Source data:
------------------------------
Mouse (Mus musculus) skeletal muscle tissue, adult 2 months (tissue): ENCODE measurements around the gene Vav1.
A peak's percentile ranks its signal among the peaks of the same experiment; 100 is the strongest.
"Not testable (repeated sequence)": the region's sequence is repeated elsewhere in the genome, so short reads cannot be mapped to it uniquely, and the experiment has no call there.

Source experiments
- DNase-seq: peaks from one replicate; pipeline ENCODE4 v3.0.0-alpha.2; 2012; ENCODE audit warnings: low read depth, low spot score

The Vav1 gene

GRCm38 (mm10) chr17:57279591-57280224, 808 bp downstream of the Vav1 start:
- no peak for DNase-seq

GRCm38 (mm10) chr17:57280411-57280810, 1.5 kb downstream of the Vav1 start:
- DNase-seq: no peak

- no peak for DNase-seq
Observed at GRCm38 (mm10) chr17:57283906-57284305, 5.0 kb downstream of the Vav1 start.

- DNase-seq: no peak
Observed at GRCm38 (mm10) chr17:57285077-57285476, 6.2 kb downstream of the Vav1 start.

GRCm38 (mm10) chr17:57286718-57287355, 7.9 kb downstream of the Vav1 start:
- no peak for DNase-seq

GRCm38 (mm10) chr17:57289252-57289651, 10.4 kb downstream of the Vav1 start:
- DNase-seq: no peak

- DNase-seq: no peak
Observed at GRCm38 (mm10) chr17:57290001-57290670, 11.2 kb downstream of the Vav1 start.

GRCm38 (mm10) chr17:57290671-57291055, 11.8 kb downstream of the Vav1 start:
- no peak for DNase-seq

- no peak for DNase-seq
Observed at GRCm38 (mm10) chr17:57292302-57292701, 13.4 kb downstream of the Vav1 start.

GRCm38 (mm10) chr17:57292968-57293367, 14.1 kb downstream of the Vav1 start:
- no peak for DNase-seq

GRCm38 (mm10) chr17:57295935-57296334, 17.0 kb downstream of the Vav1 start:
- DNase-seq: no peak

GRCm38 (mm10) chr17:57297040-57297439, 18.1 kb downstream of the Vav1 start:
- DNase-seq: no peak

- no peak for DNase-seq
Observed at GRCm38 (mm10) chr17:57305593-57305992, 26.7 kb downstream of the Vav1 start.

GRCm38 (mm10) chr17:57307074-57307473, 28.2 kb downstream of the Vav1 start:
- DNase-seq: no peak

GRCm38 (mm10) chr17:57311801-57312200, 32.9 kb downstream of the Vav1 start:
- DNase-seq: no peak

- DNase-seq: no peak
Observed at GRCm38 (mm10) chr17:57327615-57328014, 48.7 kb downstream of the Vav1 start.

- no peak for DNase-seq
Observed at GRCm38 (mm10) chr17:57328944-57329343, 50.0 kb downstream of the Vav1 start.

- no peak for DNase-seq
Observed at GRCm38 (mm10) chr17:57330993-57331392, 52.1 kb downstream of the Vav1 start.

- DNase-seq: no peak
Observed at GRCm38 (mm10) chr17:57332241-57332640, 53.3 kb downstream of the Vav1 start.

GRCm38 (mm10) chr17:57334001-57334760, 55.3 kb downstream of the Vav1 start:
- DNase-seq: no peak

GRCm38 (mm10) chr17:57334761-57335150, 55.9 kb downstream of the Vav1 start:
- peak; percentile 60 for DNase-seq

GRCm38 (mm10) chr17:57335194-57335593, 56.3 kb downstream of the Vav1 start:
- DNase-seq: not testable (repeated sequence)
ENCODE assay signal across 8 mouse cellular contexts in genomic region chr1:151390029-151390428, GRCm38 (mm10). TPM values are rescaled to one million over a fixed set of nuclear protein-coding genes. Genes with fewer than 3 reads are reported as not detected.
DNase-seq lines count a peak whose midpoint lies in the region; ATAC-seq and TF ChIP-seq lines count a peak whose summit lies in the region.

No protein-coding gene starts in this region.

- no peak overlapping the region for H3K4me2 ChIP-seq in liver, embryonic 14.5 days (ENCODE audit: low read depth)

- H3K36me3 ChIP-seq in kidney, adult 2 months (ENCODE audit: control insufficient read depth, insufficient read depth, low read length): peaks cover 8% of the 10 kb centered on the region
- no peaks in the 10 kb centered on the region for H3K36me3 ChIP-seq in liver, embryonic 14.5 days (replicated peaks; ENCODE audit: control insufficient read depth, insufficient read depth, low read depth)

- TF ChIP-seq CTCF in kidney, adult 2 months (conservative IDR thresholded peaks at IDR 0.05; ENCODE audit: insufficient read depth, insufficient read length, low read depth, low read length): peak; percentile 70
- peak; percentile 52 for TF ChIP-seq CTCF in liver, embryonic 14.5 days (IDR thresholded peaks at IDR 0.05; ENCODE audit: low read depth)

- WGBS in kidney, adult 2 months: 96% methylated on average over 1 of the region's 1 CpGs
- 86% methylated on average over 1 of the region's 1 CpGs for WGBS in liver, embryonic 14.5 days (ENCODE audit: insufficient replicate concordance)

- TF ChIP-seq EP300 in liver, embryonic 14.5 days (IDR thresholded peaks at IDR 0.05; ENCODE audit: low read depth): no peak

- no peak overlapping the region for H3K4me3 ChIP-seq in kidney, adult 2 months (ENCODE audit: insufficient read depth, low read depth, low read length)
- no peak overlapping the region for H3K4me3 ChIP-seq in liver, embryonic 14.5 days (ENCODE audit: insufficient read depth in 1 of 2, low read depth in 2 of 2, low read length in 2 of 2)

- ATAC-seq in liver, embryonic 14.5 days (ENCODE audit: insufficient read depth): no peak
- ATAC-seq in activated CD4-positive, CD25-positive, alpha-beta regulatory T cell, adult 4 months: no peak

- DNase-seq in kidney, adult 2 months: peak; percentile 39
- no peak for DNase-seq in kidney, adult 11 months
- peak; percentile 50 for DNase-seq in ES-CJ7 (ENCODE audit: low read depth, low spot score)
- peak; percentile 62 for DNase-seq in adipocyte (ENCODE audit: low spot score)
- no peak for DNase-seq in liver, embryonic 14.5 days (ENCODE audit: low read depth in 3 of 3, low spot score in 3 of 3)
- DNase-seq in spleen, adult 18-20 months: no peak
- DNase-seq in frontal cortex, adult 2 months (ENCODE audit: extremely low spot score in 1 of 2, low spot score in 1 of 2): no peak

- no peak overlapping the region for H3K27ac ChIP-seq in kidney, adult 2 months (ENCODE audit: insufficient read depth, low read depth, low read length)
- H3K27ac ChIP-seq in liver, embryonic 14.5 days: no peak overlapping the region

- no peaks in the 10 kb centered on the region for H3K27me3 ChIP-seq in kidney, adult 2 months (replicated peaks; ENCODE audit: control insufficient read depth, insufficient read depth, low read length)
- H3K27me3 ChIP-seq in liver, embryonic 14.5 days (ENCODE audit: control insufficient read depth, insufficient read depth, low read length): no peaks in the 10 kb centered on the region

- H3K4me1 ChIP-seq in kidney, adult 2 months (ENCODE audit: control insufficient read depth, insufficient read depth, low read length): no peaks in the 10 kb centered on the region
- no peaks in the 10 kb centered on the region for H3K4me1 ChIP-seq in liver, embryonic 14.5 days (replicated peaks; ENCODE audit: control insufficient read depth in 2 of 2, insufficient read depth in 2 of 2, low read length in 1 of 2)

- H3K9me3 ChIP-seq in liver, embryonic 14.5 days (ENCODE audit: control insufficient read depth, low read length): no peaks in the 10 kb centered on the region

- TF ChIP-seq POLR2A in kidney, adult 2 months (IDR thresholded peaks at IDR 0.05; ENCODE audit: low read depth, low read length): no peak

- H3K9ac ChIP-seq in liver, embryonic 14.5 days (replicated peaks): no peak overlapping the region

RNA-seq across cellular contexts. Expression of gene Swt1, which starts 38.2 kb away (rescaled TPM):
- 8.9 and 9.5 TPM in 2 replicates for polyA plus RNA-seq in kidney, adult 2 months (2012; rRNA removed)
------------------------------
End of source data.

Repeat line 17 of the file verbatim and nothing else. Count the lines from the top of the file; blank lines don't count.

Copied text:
GRCm38 (mm10) chr17:57289252-57289651, 10.4 kb downstream of the Vav1 start: